The Battle of Ball's Bluff was the result of a mistake. The previous evening, Capt. Chase Philbrick, Co. H, 15th Massachusetts, led a small reconnaissance patrol across the river to determine the results of some earlier Confederate troop movements. Philbrick soon spotted what he thought was an enemy camp and reported this news. The "camp," in fact was a row of trees mistaken for tents.
On orders from Brig. Gen. Charles P. Stone, Col. Charles Devens' crossed a 300-man force to raid this "camp" but soon discovered the mistake. Devens remained where he was and sent word to General Stone. His decision to stay led to the battle. On hearing of the mistake about the camp, Stone sent Devens the remainder of his regiment with orders to reconnoiter closer to Leesburg. He also ordered Col. Edward D. Baker, a U.S. Senator and friend of President Lincoln, to take command of the force, evaluate the situation and use his own discretion about whether to advance more men across the river or to retire those already there.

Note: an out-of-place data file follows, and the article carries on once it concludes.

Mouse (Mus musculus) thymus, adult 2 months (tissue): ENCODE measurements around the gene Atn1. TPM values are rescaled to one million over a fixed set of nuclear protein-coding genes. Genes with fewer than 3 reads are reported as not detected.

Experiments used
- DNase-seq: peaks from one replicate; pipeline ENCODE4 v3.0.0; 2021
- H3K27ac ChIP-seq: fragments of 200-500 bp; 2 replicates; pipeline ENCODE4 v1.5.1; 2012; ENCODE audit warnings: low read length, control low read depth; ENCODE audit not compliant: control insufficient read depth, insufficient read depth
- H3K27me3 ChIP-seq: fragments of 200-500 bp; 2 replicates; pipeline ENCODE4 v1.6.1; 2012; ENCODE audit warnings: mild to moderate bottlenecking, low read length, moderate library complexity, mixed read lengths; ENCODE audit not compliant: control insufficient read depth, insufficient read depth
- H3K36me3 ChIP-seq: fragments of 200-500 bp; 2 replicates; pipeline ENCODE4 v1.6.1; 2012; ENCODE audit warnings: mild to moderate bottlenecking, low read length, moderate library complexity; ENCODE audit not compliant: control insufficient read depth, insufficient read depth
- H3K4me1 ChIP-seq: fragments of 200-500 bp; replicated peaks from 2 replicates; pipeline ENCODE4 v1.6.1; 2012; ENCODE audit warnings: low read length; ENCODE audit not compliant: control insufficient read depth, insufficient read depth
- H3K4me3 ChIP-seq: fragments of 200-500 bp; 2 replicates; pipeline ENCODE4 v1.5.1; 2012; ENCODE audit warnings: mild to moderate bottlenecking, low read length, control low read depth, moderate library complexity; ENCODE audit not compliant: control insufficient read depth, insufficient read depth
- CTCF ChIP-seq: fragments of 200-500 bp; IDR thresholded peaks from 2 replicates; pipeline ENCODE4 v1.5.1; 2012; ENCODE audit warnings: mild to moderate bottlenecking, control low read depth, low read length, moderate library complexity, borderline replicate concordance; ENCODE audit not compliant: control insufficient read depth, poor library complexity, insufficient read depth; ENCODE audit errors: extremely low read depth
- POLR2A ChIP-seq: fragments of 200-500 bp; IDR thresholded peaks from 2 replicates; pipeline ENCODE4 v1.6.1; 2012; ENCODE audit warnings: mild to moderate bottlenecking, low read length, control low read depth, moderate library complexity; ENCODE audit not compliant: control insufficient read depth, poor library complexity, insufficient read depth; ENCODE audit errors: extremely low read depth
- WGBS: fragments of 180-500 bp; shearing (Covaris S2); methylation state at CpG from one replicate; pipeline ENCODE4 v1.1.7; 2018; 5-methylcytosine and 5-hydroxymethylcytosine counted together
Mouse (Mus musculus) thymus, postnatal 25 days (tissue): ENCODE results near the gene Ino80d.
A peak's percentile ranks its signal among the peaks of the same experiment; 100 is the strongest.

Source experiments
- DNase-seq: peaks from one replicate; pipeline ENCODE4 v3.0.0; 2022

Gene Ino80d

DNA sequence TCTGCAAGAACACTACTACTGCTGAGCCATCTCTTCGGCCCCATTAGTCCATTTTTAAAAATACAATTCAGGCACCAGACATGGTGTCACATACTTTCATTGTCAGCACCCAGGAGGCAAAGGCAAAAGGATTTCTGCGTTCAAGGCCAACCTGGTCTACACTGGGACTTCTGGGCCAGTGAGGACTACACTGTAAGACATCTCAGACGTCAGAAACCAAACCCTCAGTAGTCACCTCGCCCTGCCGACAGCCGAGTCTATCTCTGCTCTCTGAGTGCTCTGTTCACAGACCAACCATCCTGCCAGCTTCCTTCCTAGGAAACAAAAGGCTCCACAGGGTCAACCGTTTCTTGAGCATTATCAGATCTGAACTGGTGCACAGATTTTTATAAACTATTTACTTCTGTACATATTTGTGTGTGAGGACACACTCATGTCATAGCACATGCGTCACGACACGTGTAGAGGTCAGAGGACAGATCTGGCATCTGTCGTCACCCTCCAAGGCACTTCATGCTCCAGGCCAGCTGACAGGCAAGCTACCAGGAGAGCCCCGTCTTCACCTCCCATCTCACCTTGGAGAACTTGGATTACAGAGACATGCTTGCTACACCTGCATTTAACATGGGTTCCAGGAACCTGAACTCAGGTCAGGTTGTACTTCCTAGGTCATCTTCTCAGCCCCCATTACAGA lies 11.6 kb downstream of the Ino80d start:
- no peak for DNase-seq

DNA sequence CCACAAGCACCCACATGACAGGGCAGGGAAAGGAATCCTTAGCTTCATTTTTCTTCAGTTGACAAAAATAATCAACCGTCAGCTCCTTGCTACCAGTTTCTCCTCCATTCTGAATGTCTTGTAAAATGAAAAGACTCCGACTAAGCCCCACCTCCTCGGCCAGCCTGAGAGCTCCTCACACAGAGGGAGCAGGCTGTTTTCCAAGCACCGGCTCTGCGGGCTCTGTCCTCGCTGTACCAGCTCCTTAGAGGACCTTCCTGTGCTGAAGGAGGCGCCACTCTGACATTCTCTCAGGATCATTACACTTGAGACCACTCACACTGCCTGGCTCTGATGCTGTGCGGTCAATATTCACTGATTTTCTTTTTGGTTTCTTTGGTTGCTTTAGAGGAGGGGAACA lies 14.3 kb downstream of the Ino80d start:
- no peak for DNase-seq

Unknown to either Stone or Baker, Devens' original raiding party had already engaged pickets of the 17th Mississippi while waiting to hear from General Stone. The fighting thus began without Stone's knowledge. From there, both sides gradually reinforce during the day. Thus, a small reconnaissance became a battle.